The research and the next steps

Dr. Pena tells the search idea emerged from the detection and sequencing for the first time the Zika virus in the State of Pernambuco in 2016. By sequencing the virus circulating in Pernambuco, we detected that it was the Asian strain, not the African strain. A very important question to be answered was the origin of the virus and what was its route to Brazil. To answer this question, we have analyzed all genomic sequences of the Zika virus isolated from humans available at GenBank, a global gene bank, using state-of-the-art computational tools. He details that now it is necessary to monitor the evolution of the virus in the inter-epidemic period, in order to detect its mutations for natural evolution and to understand the meaning of these changes regarding virulence, transmissibility, antiviral resistance and the ability to escape the immune system. However, these studies are severely threatened by brutal budget cutbacks the Government has struck in the Brazilian research, he mourns.

Besides Dr. Lindomar Pena and Dr. Gabriel Wallau, the study counted with the participation of researchers Tulio Campos and Antonio Rezende, from Pernambuco Fiocruz, and Alain Kohl, a collaborator from the University of Glasgow.

Brazil may again suffer from epidemics of Zika and Chikungunya

According to Dr. Pena, we may have new outbreaks of Chikungunya, dengue Zika, or even other arboviruses. According to him, the precariousness of basic sanitation in Brazil favors the genesis and spread of arboviral diseases, against which we have no antivirals or vaccines available (except for dengue, against which there is a vaccine approved by Anvisa, but is not yet widely used). To prevent such diseases, he is categorical in stating that the best strategy is the investment in basic sanitation infrastructure, which includes drinking water supply, rainwater management, sewage collection and treatment, urban cleaning, solid waste and the control of the vectors of these diseases, such as mosquitoes from the genus Aedes and Culex. The arboviral diseases are those whose incidence is strongly influenced by environmental conditions. To control them, it is necessary to invest in health education, sanitation infrastructure and urbanization policies of cities in a sustainable way. Unfortunately, these actions do not reflect in election votes, generating little interest of politicians in implementing them, he concludes.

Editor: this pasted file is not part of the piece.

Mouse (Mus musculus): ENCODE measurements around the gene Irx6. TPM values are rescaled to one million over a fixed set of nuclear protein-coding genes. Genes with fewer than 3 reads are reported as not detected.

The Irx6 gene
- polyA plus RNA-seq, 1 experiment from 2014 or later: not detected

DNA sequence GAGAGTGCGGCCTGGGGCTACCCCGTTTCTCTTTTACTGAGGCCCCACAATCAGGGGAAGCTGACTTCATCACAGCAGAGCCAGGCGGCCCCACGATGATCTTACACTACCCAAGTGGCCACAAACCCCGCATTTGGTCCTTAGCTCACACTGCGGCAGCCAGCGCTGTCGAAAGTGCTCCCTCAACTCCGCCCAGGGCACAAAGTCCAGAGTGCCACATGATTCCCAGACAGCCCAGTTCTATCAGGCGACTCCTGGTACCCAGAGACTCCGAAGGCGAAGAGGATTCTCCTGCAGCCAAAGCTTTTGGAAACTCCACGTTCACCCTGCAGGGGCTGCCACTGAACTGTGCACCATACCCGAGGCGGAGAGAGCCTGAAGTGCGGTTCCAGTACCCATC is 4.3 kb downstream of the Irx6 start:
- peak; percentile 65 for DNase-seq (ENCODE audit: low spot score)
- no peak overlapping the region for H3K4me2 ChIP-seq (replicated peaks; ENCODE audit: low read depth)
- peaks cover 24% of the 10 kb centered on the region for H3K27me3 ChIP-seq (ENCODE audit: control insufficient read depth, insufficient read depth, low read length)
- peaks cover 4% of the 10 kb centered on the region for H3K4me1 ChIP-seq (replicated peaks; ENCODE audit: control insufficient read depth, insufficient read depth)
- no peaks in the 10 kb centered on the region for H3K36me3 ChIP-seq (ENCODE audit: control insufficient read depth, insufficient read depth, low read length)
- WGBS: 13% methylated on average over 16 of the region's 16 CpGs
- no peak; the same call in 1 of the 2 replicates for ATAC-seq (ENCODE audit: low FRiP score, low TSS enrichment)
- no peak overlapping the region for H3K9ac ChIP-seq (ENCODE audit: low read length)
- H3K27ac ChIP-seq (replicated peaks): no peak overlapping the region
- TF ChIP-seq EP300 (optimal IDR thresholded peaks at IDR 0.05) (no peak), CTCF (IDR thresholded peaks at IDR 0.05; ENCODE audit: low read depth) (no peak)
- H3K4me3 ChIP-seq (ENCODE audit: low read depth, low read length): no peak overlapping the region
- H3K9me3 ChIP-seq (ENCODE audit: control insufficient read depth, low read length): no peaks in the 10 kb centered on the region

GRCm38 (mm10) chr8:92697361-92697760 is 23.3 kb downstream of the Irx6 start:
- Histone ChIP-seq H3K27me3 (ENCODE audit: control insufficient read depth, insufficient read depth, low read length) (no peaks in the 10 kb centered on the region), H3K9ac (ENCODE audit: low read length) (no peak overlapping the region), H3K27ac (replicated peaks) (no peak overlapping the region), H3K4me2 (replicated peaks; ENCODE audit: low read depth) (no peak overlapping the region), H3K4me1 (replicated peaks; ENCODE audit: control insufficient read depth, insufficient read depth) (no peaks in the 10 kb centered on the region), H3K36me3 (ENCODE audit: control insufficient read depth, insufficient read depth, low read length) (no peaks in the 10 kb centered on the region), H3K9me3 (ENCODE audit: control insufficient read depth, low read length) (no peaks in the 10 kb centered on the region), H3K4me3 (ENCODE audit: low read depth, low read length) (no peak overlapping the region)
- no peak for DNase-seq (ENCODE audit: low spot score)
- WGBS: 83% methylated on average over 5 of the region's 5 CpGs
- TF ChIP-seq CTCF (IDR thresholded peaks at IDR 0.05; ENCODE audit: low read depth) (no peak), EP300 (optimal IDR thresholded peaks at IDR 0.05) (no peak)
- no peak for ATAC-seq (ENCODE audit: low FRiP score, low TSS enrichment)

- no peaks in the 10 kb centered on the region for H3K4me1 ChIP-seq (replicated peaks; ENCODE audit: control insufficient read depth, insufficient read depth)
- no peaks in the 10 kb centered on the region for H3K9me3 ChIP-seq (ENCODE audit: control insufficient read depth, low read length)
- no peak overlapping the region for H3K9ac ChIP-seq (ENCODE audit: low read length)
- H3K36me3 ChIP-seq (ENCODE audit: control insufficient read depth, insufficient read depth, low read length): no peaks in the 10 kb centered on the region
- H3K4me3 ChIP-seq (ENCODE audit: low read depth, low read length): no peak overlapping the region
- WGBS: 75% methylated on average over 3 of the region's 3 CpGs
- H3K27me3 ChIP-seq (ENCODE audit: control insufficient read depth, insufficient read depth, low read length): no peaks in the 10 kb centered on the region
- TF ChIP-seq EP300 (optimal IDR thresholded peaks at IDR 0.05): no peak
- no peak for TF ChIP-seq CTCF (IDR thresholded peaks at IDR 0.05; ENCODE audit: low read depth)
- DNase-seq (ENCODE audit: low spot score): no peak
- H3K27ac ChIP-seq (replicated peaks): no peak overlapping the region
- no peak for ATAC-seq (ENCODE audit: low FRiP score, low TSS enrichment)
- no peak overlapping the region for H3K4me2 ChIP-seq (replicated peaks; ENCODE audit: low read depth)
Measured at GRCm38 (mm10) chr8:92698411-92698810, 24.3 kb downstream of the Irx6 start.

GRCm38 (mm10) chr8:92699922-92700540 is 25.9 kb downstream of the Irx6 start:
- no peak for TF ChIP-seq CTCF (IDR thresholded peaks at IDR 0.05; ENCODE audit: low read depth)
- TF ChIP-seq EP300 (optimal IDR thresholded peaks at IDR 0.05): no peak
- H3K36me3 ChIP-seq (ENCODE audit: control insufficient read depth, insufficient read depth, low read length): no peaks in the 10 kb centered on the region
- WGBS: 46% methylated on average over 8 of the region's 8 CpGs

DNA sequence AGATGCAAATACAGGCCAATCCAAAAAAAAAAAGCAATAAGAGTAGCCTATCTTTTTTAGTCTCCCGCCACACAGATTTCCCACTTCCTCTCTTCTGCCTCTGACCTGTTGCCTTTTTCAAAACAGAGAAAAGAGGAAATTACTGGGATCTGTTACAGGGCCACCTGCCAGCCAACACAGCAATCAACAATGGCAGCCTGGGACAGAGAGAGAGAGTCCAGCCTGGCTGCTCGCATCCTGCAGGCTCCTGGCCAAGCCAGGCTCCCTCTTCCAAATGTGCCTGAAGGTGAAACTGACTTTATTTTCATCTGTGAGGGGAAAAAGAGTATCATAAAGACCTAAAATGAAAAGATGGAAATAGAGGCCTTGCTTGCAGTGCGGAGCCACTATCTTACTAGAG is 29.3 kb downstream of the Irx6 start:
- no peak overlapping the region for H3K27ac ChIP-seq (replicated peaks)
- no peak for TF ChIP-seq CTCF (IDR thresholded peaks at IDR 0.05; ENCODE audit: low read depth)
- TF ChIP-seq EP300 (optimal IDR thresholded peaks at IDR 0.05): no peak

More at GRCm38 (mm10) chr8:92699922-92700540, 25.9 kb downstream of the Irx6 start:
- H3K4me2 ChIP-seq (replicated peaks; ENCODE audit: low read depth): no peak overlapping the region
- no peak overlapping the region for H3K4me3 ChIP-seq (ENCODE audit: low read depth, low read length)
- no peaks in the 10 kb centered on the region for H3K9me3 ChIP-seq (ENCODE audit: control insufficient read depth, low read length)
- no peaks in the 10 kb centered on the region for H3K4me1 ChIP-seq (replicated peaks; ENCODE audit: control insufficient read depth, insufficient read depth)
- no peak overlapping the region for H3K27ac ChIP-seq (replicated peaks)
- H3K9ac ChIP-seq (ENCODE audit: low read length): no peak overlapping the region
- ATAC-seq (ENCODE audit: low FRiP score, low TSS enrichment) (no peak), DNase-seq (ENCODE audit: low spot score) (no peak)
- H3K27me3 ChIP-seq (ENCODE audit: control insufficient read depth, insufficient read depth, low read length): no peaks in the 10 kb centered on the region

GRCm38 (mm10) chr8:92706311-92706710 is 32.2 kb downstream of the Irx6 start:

Dr. Wallau admits the possibility of Zika virus causing smaller outbreaks again as it mutates or reaches populations not yet infected. This analysis is based on the experience with the Dengue virus, which settled in Brazil for many years, but still causes annual outbreaks in different regions. The data indicate that it is unlikely that we will have another world-wide epidemic like 2015/2016, but also shows that the virus continues to circulate, so smaller outbreaks should happen over time. Further research is needed to monitor the evolution of this virus and detect where these new outbreaks may occur, he argues.

Despite the current data shows that the number of people infected by Zika in Brazil has dramatically decreased, which is expected since most of the population has been infected and developed antibodies against the virus, patients infected with the virus are still reported, showing that Zika still is circulating and probably will remain circulating in the country.